The Art Guys’ work has been included in more than 150 exhibitions in museums, galleries and public spaces throughout the United States and other parts of the world, including Europe and China. Their work has been seen in more than 40 solo exhibitions among which include the Contemporary Arts Museum Houston, The Museum of Fine Arts, Houston, Scottsdale Museum of Contemporary Art, Tacoma Art Museum, de Saisset Museum, Southeastern Center for Contemporary Art and Tampa Museum of Art. Additionally, The Art Guys have lectured at more than 60 universities and colleges throughout the U.S., including Harvard, Chicago Art Institute, School of Visual Arts in New York, Kansas City Art Institute, UCLA, Vanderbilt and many more.

The Art Guys have experimented with a wide range of materials and activities in their attempt to expand the dialogue and boundaries of art. Sculpture, drawing, performances, installations and video are among the many forms The Art Guys have employed. Food, drugs, pencils, baseball bats, car lot flags, toothbrushes and matches are just a small sampling of the unconventional materials they have utilized. Using an open and offbeat “direct-to-the public” methodology, they have presented their work in grocery stores, movie theaters, airports, restaurants, sports arenas and many other nontraditional venues for experiencing art, while also exploiting mass media and entertainment to explore contemporary society and issues. They are perhaps most well known for their numerous staged performances, public spectacles and “behavioral” interventions in a wide array of situations that have blurred the divisions between art and life.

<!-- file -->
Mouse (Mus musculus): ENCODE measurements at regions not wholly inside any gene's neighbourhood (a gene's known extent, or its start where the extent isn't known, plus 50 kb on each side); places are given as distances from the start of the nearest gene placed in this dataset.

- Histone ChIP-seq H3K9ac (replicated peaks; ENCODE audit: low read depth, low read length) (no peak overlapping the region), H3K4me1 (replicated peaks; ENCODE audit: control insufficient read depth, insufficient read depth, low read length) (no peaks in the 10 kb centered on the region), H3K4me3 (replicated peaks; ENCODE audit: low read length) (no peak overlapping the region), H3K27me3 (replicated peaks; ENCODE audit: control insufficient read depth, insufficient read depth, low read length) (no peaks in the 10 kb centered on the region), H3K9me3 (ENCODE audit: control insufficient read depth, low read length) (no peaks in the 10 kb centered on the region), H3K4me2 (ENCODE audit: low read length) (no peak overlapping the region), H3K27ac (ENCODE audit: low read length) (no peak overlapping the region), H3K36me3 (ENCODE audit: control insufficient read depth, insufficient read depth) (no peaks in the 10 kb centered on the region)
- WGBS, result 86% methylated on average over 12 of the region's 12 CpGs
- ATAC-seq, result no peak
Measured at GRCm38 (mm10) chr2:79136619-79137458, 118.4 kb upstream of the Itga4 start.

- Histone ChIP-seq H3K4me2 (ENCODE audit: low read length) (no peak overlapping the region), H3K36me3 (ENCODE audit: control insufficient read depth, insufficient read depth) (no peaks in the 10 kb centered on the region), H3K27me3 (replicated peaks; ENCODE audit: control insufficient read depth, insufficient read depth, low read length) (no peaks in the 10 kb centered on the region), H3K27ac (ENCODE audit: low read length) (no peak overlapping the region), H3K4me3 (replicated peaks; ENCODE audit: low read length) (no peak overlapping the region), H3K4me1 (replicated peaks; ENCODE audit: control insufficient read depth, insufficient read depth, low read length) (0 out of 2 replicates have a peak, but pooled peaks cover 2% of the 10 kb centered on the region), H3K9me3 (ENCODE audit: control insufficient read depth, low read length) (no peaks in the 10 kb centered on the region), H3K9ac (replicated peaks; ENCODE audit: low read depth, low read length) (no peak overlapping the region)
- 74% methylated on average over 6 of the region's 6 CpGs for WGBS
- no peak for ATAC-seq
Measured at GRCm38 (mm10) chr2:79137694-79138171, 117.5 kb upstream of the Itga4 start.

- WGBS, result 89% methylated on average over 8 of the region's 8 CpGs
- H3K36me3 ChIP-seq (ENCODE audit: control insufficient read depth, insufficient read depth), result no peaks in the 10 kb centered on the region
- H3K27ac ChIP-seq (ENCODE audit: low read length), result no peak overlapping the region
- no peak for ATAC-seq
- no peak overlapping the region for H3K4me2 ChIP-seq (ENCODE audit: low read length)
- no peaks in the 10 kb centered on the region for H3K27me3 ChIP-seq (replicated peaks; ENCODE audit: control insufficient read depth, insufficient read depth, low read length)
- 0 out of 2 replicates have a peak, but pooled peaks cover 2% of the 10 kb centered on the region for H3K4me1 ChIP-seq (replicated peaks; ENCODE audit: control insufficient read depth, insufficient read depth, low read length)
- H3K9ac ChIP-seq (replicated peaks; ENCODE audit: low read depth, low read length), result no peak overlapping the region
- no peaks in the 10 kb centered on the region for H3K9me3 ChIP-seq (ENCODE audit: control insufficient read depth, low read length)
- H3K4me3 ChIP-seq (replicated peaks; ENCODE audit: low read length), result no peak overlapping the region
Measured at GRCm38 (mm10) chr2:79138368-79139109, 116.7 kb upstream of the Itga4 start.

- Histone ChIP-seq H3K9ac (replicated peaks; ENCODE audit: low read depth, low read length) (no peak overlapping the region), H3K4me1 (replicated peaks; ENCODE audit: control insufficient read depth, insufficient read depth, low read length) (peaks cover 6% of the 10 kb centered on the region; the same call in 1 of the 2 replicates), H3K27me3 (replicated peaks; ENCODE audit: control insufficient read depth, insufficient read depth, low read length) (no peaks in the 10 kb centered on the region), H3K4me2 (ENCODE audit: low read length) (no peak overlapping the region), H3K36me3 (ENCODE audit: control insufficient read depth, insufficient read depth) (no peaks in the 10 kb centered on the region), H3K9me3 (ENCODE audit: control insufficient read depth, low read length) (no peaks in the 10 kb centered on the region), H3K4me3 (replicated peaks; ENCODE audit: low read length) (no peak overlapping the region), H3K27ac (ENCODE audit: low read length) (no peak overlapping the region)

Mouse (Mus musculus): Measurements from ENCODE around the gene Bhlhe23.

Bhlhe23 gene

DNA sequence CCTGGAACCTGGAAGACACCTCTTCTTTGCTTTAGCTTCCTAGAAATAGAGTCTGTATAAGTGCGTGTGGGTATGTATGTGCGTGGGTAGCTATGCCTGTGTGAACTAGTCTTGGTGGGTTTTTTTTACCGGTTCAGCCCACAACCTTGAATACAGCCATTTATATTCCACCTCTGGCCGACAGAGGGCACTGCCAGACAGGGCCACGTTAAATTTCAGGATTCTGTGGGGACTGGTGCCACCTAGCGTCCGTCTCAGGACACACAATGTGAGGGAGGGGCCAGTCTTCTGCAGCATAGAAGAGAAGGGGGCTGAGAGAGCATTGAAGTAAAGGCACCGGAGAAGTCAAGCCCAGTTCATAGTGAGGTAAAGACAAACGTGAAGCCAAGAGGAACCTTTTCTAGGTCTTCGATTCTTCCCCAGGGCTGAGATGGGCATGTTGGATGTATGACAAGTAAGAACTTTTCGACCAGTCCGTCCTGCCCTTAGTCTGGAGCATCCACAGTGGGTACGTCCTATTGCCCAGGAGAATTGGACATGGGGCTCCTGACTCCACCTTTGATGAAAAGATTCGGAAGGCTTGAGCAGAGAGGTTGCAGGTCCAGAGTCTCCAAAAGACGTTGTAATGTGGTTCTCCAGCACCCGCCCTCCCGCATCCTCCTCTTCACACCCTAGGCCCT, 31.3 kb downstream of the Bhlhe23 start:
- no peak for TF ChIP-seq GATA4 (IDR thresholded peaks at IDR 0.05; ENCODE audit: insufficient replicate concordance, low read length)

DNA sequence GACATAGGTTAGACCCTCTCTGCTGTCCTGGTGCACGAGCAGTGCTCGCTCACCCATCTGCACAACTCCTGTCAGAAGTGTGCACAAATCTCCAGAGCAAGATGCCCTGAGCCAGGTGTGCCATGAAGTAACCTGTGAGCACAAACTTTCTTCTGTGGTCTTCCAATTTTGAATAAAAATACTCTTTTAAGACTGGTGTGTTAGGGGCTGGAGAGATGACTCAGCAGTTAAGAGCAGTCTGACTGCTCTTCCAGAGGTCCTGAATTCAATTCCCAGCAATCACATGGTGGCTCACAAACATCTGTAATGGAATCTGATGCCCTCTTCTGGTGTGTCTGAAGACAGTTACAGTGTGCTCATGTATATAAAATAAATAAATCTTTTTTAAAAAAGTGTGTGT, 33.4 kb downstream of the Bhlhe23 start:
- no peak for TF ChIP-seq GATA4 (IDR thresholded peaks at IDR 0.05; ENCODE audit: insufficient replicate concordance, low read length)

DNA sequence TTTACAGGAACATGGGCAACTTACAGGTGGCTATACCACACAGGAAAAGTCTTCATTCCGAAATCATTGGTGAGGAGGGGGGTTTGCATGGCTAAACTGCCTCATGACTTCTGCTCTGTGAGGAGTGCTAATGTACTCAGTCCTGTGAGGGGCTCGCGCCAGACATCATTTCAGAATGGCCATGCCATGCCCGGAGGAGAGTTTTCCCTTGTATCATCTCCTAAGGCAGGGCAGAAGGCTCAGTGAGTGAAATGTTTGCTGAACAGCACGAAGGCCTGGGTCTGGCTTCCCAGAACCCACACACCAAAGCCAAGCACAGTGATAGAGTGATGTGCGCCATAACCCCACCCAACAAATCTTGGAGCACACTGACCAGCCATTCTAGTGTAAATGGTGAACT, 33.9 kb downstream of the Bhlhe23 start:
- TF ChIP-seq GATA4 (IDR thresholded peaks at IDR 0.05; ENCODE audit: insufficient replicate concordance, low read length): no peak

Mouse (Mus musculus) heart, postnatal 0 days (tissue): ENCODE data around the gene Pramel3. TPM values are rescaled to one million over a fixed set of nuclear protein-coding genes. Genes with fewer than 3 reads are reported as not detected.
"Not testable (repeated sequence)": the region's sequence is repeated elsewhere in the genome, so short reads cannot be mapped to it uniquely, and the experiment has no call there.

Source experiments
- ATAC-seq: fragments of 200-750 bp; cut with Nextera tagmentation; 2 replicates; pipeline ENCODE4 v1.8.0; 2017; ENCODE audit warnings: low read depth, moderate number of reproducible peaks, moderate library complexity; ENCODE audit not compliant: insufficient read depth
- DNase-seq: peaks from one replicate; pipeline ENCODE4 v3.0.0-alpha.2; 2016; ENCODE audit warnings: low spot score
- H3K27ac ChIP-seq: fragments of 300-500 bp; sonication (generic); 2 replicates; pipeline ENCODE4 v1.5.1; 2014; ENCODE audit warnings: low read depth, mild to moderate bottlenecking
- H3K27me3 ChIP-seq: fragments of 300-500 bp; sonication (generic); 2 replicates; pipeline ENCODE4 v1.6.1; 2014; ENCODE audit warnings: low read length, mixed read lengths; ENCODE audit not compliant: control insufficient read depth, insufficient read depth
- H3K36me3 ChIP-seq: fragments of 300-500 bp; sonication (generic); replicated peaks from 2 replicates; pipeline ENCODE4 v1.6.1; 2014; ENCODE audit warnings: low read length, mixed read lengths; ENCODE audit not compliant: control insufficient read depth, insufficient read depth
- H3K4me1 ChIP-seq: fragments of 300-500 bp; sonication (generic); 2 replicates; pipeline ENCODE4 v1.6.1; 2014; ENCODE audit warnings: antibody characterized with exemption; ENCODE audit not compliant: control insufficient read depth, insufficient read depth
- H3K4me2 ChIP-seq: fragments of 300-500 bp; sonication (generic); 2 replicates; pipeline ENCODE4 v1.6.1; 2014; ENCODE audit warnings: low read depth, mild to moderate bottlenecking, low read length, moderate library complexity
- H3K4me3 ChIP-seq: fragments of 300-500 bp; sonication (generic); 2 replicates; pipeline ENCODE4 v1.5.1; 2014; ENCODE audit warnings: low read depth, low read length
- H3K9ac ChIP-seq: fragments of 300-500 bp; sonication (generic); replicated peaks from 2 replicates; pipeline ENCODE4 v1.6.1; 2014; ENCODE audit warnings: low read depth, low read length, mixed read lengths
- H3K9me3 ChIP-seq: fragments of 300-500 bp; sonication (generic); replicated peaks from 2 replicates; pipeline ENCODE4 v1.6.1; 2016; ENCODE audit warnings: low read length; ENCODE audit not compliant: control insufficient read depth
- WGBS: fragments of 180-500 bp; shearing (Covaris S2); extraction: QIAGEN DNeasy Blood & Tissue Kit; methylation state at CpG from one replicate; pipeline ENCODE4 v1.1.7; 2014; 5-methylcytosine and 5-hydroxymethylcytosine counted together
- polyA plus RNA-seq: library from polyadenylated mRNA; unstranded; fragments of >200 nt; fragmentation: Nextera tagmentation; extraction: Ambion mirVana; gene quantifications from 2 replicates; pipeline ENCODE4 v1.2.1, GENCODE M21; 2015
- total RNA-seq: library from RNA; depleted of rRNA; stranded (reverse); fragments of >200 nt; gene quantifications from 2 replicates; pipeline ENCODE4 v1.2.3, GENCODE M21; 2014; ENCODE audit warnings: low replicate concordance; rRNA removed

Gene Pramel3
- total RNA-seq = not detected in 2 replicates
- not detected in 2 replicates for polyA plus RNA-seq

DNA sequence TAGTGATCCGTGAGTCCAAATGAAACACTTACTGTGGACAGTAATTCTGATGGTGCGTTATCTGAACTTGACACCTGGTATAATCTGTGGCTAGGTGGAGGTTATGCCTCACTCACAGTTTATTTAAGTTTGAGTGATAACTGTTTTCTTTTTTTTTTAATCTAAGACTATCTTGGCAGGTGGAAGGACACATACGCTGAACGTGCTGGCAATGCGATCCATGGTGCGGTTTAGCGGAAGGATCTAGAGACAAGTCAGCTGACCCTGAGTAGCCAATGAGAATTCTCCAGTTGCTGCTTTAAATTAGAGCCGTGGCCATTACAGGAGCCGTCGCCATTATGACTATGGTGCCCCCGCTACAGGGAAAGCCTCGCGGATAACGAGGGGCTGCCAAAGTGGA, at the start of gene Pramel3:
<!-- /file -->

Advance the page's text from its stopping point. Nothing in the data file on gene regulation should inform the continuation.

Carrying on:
Emotions (2013) emotions on paper (L to R: love, hate, indifference)

Emotions
(2013) emotions on paper (L to R: love, hate, indifference)

The Art Guys often use humor and everyday materials to demystify art in an attempt to welcome a broad range of audiences into the discourse of contemporary art. In this way, their work has been compared to medieval court jesters and fools as well as noted 20th century artists like Marcel Duchamp and Dada, Fluxus artists, Andy Warhol and William Wegman among others.

Articles, reviews and stories about their work have appeared in The New York Times, The New Yorker, Wall Street Journal, Art In America, ArtNews, Artforum, Sculpture Magazine, CNN, “CBS News Sunday Morning” and many more. The Art Guys have been included in many books and catalogs, including “The Art Guys: Think Twice” and “SUITS: The Clothes Make the Man” (both published by Harry N. Abrams, New York), as well as in the “The Art Guys: Home On The Range,” a compilation of 25 years of video works released on DVD by Microcinema International.

The Art Guys live and work in Houston, Texas. Visit TheArtGuys.com to learn more.

To get a taste of their tongue-in-cheek work, check out their interview with The Believer  or with Marfa Public Radio.

The Kimura Gallery wishes to thank the Art Guys for their help in setting up this exhibition.